GM Ali Curtis secedes Toronto FC after ‘heartbreaking’ MLS season

Toronto FC wasted no time making changes following one of the worst seasons in franchise history.

Ali Curtis, general manager and senior vice president of soccer operations, was the first to come out on Monday, just a day after a dismal campaign ended in a 1-0 loss to CF Montreal in a Canadian Championship final that was nowhere near as close as suggested.

The official line was that it was a mutual separation, with Curtis, 42, married with two children, saying he was anxious to be reunited with his family, who moved to the United States during the pandemic .

It is without a doubt. But after the regular season finale on Nov. 7, Curtis was still looking for answers to the many questions raised by such a disappointing season.

Curtis, who joined the team in January 2019, was considered a member of the franchise earlier this year, with the club signing him for a multi-year contract extension in March. At the time, team president Bill Manning called him “a talented executive and a tireless worker.”

His current contract was due to expire at the end of 2021.

But changes were inevitable after Toronto dropped from second place overall in the league at 13-5-5 in 2020 to 26th this season at 6-18-10. Considering the talent on the roster, it was a mind-boggling drop from grace.

The season has clearly taken its toll on Curtis’ brain.

“It’s heartbreaking and so frustrating and heartbreaking to know that we are where we are,” Curtis told The Canadian Press after TFC’s 3-1 loss to DC United in the regular season final. “Because you know that this particular team that has been put together is capable of so much more.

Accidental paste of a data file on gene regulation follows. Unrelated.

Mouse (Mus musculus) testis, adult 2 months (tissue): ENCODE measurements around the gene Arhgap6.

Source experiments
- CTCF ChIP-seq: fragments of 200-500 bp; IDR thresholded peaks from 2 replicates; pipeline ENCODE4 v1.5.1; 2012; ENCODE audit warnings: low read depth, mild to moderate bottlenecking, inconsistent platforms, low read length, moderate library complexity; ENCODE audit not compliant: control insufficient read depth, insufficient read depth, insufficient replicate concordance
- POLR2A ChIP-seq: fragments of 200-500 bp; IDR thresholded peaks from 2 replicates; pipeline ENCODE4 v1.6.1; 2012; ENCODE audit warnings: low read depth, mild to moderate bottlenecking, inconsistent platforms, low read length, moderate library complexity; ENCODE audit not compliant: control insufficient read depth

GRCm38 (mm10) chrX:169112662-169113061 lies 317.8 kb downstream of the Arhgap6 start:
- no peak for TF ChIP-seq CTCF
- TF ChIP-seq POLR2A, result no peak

“But at the end of the day, we just didn’t find a way to get results,” he added. “It was really hard.”

With growing speculation that Bob Bradley, father of Toronto captain Michael Bradley, will be installed as head coach, opening up the player position makes sense given that Bradley Sr. will likely want to have a say in his talent on the pitch.

Curtis had a tough act to follow in Toronto with longtime general manager Tim Bezbatchenko, who helped make TFC a champion before leaving to become president of the Columbus Crew.

Curtis soon found himself fighting fires.

Star Italian striker Sebastian Giovinco (at Saudi Arabia’s Al-Hilal FC) and Spain’s playmaker Victor Vazquez (at Qatar’s Al-Arabi SC) both moved to greener pastures in his first month. at the bar. Giovinco’s salary demands and a crisis involving Dutch defender Gregory van der Wiel, who was quickly sacked, made 2019 training camp difficult.

But Curtis scored a blow in March 2019, signing Spain playmaker Alejandro Pozuelo as designated player for Belgian club KRC Genk. With head coach Greg Vanney orchestrating the product on the field, Toronto reached the MLS Cup final in 2019 for the third time in four years.

TFC lost 3-1 to the Seattle Sounders in their hometown, but remained a contender in the 2020 season interrupted by the pandemic. Despite moving to Hartford, Toronto was in contention for the Supporters’ Shield before collapsing at the end of the regular season. The playoffs ended quickly with a 1-0 overtime loss to seventh-seeded Nashville.

Vanney went looking for a new challenge, or maybe because he saw the writing on the wall in Toronto.

The pandemic added to Curtis’ degree of difficulty. Forced south of the border again due to pandemic travel restrictions after a preseason interrupted by a COVID outbreak, injury-plagued Toronto reached the quarterfinals of the CONCACAF Scotiabank League early in this season. year.

Curtis went in search of a designated player after Pablo Piatti left, a search complicated by the pandemic before the team settled on Venezuelan winger Yeferson Soteldo.

The club have enjoyed a 1-8-2 MLS start to the season as first-year coach Chris Armas was sacked after a humiliating 7-1 loss to DC United on July 3. Assistant coach Javier Perez has been in charge of the rest of the season. the season with Toronto in 5-10-8.